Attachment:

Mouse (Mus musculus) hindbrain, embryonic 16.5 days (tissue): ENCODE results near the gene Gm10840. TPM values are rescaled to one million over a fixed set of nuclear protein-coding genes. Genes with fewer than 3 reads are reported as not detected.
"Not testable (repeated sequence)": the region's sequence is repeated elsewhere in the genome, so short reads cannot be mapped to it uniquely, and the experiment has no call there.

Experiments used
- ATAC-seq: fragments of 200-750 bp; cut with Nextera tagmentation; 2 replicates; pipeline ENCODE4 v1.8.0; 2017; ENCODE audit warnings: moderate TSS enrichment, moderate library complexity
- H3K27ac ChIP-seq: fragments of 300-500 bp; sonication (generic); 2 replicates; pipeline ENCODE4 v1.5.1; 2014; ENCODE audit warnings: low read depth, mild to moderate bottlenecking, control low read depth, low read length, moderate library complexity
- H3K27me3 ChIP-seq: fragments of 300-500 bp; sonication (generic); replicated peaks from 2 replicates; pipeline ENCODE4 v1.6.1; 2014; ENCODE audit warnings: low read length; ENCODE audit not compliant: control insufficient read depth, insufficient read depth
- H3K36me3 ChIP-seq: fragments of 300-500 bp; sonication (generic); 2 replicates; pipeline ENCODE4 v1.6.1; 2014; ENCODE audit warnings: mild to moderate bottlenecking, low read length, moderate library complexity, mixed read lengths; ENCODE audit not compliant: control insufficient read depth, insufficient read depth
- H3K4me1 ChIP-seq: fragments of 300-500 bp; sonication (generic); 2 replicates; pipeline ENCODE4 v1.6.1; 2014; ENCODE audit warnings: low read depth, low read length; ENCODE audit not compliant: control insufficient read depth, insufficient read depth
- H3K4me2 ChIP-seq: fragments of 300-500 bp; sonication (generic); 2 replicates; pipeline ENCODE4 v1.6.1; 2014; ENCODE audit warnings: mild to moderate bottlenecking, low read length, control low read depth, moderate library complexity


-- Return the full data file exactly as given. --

Mouse (Mus musculus) hindbrain, embryonic 16.5 days (tissue): ENCODE results near the gene Gm10840. TPM values are rescaled to one million over a fixed set of nuclear protein-coding genes. Genes with fewer than 3 reads are reported as not detected.
"Not testable (repeated sequence)": the region's sequence is repeated elsewhere in the genome, so short reads cannot be mapped to it uniquely, and the experiment has no call there.

Experiments used
- ATAC-seq: fragments of 200-750 bp; cut with Nextera tagmentation; 2 replicates; pipeline ENCODE4 v1.8.0; 2017; ENCODE audit warnings: moderate TSS enrichment, moderate library complexity
- H3K27ac ChIP-seq: fragments of 300-500 bp; sonication (generic); 2 replicates; pipeline ENCODE4 v1.5.1; 2014; ENCODE audit warnings: low read depth, mild to moderate bottlenecking, control low read depth, low read length, moderate library complexity
- H3K27me3 ChIP-seq: fragments of 300-500 bp; sonication (generic); replicated peaks from 2 replicates; pipeline ENCODE4 v1.6.1; 2014; ENCODE audit warnings: low read length; ENCODE audit not compliant: control insufficient read depth, insufficient read depth
- H3K36me3 ChIP-seq: fragments of 300-500 bp; sonication (generic); 2 replicates; pipeline ENCODE4 v1.6.1; 2014; ENCODE audit warnings: mild to moderate bottlenecking, low read length, moderate library complexity, mixed read lengths; ENCODE audit not compliant: control insufficient read depth, insufficient read depth
- H3K4me1 ChIP-seq: fragments of 300-500 bp; sonication (generic); 2 replicates; pipeline ENCODE4 v1.6.1; 2014; ENCODE audit warnings: low read depth, low read length; ENCODE audit not compliant: control insufficient read depth, insufficient read depth
- H3K4me2 ChIP-seq: fragments of 300-500 bp; sonication (generic); 2 replicates; pipeline ENCODE4 v1.6.1; 2014; ENCODE audit warnings: mild to moderate bottlenecking, low read length, control low read depth, moderate library complexity